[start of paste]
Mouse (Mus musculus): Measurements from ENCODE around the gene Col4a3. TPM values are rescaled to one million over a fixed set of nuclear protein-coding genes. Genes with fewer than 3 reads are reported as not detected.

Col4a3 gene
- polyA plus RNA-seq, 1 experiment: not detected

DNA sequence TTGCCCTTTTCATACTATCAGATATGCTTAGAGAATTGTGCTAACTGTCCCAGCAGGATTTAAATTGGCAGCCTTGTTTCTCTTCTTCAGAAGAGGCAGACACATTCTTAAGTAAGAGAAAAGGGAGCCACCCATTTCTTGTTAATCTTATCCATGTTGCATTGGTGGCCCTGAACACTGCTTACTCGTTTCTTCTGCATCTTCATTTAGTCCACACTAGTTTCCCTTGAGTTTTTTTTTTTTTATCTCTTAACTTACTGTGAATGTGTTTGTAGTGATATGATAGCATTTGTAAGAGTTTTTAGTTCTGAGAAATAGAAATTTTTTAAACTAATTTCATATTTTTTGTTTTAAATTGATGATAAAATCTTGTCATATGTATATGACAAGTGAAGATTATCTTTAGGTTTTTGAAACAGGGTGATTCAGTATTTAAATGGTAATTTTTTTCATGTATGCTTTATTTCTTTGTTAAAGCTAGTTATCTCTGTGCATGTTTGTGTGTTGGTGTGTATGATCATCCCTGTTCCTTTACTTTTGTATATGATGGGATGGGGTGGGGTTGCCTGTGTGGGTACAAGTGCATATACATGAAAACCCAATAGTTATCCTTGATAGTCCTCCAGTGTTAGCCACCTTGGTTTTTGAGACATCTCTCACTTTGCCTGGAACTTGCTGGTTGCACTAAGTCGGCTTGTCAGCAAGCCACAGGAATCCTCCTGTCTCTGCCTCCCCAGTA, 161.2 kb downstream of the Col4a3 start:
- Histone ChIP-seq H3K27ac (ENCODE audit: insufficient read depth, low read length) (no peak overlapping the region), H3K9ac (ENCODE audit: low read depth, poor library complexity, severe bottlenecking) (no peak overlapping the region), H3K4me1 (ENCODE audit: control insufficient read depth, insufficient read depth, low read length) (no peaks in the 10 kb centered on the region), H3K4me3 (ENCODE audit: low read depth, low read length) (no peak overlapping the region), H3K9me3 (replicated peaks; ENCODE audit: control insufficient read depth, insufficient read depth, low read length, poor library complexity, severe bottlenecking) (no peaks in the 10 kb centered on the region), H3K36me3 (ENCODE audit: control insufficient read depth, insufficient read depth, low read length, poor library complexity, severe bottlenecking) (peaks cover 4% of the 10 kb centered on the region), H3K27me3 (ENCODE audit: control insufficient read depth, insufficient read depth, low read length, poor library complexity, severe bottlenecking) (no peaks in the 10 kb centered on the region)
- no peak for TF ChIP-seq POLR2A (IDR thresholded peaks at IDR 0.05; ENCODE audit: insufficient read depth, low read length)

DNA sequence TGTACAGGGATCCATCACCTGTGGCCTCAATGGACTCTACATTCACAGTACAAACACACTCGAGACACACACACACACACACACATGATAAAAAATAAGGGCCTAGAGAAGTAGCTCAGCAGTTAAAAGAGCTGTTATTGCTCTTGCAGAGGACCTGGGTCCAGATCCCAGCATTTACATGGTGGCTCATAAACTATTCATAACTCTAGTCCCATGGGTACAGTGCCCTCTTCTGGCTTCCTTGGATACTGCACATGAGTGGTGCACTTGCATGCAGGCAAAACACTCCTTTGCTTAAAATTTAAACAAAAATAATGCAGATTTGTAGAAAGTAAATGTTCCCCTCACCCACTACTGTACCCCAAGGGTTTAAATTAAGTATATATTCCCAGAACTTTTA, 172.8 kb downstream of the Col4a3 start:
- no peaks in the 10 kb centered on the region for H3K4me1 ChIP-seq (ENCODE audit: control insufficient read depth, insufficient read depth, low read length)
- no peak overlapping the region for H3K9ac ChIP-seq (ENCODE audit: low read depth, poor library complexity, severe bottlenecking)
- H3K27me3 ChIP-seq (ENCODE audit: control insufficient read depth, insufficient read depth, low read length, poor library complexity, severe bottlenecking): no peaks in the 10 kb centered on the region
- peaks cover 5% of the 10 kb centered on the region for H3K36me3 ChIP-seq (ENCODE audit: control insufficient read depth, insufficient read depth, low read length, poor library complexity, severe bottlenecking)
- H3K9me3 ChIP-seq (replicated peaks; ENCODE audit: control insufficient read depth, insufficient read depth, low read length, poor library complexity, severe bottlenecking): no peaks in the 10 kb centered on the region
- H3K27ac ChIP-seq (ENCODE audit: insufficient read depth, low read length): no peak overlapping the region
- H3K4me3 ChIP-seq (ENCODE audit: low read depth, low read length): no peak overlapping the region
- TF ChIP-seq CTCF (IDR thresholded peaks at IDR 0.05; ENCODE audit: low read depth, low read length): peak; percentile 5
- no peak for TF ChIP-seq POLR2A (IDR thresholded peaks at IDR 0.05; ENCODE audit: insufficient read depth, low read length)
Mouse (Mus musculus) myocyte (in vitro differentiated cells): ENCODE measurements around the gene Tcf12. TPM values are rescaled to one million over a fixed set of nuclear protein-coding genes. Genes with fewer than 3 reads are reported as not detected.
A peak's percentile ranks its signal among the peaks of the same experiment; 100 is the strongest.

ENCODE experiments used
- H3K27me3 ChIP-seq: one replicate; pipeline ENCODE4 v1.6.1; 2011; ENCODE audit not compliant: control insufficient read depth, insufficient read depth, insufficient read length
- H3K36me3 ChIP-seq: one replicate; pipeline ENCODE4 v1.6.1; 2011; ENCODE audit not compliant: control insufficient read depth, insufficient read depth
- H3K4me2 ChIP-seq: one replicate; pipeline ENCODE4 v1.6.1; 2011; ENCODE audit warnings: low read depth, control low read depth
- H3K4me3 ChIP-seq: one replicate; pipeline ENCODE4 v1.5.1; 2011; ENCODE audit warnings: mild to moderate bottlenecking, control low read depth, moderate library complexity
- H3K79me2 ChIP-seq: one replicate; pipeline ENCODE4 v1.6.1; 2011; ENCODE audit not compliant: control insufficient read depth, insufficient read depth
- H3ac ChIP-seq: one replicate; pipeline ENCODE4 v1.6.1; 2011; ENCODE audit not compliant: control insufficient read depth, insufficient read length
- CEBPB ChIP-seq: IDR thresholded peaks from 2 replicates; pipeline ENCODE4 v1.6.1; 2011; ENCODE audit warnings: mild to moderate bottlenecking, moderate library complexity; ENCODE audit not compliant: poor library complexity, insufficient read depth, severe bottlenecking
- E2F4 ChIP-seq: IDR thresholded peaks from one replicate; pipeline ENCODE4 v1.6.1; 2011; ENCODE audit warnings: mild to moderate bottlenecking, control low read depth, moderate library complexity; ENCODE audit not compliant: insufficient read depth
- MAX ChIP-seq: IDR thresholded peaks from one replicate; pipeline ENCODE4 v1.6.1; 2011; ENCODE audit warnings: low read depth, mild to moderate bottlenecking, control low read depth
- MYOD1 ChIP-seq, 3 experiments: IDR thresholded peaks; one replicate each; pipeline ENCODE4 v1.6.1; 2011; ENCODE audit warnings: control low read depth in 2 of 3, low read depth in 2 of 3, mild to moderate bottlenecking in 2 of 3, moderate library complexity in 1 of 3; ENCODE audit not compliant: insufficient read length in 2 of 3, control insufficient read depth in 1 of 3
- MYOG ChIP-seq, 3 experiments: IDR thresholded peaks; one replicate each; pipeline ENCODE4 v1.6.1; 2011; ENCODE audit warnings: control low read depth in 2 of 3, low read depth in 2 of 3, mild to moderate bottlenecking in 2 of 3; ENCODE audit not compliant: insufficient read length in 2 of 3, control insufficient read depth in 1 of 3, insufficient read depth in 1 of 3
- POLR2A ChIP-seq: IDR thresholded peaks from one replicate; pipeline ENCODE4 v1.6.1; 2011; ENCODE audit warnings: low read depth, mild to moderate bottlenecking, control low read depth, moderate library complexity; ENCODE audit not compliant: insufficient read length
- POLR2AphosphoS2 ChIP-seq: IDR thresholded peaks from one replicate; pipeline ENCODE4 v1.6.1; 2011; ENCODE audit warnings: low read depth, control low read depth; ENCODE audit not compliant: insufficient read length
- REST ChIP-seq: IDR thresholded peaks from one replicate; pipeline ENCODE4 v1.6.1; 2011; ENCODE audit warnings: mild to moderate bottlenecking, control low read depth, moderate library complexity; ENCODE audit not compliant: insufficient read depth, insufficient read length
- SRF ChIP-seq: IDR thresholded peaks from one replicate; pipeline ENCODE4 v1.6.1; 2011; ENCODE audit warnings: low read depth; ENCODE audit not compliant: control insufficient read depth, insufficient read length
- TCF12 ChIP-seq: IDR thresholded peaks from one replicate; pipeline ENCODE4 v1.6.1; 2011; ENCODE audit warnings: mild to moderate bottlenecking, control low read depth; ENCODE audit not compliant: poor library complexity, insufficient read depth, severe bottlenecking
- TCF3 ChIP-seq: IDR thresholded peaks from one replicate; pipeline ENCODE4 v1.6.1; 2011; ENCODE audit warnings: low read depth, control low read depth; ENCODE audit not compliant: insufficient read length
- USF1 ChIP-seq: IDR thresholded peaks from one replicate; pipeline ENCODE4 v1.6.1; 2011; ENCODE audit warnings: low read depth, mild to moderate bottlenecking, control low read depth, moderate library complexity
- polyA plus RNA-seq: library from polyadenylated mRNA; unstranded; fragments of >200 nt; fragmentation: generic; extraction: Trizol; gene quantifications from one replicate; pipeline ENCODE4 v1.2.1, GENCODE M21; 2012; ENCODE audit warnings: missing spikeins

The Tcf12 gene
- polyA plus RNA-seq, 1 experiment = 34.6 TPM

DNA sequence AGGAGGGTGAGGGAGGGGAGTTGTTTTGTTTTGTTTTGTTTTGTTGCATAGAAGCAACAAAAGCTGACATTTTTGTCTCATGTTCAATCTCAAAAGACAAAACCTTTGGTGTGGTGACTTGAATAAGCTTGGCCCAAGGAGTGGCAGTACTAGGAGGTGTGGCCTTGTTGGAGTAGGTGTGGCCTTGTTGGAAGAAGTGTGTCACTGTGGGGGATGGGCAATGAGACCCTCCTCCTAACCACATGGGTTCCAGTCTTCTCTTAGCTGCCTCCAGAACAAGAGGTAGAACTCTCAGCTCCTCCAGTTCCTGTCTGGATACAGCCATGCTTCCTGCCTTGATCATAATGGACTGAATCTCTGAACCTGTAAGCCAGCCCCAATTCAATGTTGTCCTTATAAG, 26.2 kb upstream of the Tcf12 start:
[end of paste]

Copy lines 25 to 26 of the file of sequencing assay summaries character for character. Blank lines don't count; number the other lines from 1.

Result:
- H3ac ChIP-seq: one replicate; pipeline ENCODE4 v1.6.1; 2011; ENCODE audit not compliant: control insufficient read depth, insufficient read length
- CEBPB ChIP-seq: IDR thresholded peaks from 2 replicates; pipeline ENCODE4 v1.6.1; 2011; ENCODE audit warnings: mild to moderate bottlenecking, moderate library complexity; ENCODE audit not compliant: poor library complexity, insufficient read depth, severe bottlenecking